Opinion: Constellation Brands Bad for Mexicali?

Opinion: Constellation Brands Bad for Mexicali?

By Mario Conde

The future of Constellation Brands is in question due to its possible negative effects to the Mexicali Valley.

On October of last year, Constellation Brands, a leading international producer and marketer of beer, wine and spirits with operations in the U.S., Canada, Mexico, New Zealand, and Italy, recently announced details about construction of a new a brewery in Mexicali. The new facility, slated to open in five years has a $1.5 million dollar price tag. More than 18,000 global companies chose to locate their manufacturing operations in Mexicali, Baja California, Mexico. That was the big announcement made last year that was received with a lot of fanfare from the business community on the Imperial Valley and Mexicali area that celebrated the coming of a big investment project coming to our area. However, Constellation Brands suddenly became a topic of conversation among Mexicali residents that have expressed their concern about how the company’s water use would impact the Mexicali Valley farms.

Mexicali Valley landowners filed a petition last week to temporarily suspend the Villahermosa-Mexicali aqueduct, which, to a greater extent, will distribute water to Constellation Brands. The complaint that was filed to an Mexican environmental protection agency is for damages to the environment and the natural resources of the Mexicali Valley, since an overexploitation of the aquifer would have consequences in the reduction of the static level favoring the saline intrusion, (which) degrades the structure of the earth and generates problems of contamination of groundwater, causing damage to the ecosystem.

The problem of this project is water. Baja California officials say that while other companies in Mexicali represent three percent of national suppliers, this new plant will reach 0.23 percent, in millions of cubic meters of water this is equivalent to 1.75 million. The amount Constellation Brands contemplates is seven million cubic meters per year, in the final stage of the brewery, which is below the 850 million cubic meters per year that the region receives.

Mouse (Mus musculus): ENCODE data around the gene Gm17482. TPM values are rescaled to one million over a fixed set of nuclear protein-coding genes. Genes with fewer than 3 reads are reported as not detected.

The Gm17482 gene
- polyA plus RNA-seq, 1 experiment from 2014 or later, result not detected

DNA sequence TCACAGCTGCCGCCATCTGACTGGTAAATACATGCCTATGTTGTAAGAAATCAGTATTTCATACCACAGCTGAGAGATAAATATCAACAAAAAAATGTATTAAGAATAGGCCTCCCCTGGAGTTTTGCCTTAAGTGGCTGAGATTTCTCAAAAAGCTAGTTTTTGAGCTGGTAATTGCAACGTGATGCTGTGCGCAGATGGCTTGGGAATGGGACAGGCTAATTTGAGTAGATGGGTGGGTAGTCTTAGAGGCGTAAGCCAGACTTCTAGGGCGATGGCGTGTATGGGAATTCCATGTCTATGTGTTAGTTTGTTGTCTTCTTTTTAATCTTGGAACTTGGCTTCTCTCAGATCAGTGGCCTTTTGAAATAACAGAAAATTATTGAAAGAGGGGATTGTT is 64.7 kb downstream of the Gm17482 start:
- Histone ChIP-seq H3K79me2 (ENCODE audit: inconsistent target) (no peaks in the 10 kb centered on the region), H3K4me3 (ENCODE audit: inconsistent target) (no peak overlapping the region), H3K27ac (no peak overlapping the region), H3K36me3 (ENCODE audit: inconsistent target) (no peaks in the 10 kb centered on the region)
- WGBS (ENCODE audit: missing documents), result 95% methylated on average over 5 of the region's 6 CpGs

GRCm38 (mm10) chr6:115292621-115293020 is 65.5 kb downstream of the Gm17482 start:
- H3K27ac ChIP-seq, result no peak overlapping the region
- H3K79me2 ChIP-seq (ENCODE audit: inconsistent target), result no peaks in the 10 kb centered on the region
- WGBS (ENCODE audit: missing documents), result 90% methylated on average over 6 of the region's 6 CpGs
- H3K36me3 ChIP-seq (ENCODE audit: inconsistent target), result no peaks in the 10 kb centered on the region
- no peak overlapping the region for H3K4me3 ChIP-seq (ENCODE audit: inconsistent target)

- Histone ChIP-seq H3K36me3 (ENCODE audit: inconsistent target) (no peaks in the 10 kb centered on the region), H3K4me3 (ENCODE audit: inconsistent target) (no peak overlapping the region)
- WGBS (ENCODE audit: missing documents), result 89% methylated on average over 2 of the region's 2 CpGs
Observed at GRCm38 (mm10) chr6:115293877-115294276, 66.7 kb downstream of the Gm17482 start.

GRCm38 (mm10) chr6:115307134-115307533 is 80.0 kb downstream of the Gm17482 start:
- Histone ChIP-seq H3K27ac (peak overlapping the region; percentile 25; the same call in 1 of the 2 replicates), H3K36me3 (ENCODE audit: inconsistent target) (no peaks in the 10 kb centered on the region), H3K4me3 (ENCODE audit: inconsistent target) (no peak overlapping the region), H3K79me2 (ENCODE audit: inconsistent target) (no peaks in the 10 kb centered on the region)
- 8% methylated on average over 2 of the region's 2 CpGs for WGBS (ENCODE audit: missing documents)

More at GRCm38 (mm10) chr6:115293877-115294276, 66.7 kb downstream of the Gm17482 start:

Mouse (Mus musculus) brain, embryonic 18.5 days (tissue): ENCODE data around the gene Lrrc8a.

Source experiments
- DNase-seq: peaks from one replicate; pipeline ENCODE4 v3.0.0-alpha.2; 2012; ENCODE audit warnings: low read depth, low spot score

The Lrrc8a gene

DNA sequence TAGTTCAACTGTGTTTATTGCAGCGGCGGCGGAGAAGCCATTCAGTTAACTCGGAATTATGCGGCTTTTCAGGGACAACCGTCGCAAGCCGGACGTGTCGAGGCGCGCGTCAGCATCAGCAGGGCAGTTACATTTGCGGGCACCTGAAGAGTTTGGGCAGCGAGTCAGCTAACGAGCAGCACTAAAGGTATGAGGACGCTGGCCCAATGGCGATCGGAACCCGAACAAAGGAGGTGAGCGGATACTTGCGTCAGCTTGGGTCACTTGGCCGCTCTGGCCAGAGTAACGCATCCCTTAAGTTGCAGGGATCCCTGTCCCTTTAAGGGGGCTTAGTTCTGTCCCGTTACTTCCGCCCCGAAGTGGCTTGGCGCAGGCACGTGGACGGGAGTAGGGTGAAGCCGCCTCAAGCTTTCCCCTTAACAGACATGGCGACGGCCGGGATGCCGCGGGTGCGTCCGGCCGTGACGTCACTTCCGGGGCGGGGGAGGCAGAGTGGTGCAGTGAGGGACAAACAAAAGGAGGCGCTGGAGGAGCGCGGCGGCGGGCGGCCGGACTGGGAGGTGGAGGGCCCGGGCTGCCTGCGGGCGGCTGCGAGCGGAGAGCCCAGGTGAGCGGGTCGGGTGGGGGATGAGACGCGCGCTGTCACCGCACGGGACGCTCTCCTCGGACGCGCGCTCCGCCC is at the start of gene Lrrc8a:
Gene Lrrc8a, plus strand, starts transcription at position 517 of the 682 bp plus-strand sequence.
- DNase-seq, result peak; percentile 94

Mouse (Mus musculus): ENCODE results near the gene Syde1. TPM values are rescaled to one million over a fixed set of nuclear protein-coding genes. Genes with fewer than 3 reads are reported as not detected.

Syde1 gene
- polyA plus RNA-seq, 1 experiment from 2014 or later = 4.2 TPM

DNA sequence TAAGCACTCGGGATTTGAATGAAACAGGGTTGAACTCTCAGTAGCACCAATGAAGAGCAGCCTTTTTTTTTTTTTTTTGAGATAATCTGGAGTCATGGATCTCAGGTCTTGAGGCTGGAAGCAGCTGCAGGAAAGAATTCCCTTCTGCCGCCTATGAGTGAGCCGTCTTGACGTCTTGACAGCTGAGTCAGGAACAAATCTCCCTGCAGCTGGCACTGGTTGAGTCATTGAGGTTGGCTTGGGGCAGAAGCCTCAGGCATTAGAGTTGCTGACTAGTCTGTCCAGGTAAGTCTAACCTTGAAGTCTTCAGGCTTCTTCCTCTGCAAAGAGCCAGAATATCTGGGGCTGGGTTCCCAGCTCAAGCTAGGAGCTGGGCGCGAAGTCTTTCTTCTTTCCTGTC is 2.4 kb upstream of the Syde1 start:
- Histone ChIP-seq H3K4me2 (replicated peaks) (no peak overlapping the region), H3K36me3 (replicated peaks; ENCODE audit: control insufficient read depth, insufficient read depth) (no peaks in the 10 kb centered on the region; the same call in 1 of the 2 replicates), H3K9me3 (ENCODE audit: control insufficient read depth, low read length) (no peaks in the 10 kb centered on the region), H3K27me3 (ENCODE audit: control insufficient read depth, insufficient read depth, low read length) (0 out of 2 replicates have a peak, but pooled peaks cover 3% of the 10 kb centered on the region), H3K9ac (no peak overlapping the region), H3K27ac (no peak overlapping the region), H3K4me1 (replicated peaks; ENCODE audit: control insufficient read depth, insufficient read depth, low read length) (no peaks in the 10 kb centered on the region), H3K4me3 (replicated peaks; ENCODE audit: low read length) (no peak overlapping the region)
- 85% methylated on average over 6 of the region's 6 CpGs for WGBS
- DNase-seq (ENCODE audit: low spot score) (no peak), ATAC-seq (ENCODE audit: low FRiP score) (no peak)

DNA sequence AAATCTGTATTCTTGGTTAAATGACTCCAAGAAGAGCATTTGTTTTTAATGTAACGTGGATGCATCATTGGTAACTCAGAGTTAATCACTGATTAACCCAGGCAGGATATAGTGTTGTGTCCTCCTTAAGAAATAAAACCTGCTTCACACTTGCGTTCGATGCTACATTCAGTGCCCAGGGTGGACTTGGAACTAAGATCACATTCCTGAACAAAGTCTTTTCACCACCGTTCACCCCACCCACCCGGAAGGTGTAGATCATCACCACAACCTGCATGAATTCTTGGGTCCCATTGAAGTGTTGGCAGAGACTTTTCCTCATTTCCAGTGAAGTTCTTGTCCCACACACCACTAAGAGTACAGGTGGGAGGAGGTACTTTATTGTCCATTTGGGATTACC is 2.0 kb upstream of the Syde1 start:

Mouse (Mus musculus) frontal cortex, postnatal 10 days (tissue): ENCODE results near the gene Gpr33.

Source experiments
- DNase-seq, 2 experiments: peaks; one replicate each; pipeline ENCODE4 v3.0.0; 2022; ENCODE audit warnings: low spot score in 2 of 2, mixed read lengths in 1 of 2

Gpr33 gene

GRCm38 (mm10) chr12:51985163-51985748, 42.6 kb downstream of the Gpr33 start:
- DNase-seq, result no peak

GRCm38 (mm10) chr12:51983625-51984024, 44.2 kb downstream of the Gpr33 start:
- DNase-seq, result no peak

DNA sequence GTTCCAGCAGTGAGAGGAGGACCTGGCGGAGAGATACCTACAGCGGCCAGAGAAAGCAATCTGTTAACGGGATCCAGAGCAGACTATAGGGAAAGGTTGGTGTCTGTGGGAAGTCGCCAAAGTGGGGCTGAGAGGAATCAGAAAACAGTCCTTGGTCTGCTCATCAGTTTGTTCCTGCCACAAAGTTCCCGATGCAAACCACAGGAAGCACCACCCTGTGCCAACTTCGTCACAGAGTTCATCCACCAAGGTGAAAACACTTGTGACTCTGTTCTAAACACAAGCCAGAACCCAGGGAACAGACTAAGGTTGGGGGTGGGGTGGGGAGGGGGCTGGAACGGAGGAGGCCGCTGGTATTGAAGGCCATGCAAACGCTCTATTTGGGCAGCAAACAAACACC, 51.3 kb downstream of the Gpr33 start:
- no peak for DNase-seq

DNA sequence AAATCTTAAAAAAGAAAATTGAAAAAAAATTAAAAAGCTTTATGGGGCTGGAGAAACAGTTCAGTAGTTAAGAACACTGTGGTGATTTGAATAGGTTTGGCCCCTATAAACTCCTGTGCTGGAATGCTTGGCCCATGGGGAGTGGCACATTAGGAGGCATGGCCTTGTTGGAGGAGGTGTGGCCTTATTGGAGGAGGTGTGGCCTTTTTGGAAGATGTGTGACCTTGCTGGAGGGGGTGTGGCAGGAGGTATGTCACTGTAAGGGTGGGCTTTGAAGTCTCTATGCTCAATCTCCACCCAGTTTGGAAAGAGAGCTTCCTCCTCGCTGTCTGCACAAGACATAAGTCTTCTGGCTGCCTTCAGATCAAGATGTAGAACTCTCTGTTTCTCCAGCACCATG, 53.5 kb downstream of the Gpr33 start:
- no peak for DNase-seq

The recent massive protest in Baja California started because of the increase of gas prices popularly known as El Gazolinazo but also it has been used to protest investment projects such as Constellation Brands and Ecozone, a project that has created controversy as well. Baja California Governor held a public meeting with producers of the Mexicali Valley and had a dialogued about the viability of Constellation Brands. Baja California Economic Development Secretary, Carlos Bonfante, said that the decision of keeping of stopping the construction of the brewing company will be in the hands of consultants that will do a review of the water issue.

As stated in my column last month, people in Baja California finally woke up and marched to demand for a better government and end corruption. So far, their movement has been successful. The government is listening and is aware that people will no longer tolerate incompetence and are being watch. Constellation Brands looks like an excellent project on paper but the integrity of the Mexicali Valley and its producers need to remain intact and not allow a huge company takes needed water resources for the valley and the rest of Baja California. Job creation and economic development opportunities don’t come to this area that often so there needs to be certainty and proof beyond reasonable doubt about the viability of this project that shows that this will benefit the people of Baja California. If it turns out that land use will be affected, people in government should be held accountable for approving a project that will hurt the people. I have sent several interview requests to Constellation Brands to know more about their position about the protest and how they are working with the State of Baja to write a more in-depth article on this topic but haven’t got back to me. I’m still waiting.

Before I end this column, I would like to congratulate my good friend Stella Jimenez who this week started working as the new field representative for Assemblyman Eduardo Garcia. Stella is a professional who in just two years had amazing professional growth as a journalist and her work covering the Imperial Valley was excellent even when journalism was the last career line she though she will be involved in a few years ago. She will be missed on the reporting field but rest assured that Garcia has an excellent community liaison in her.

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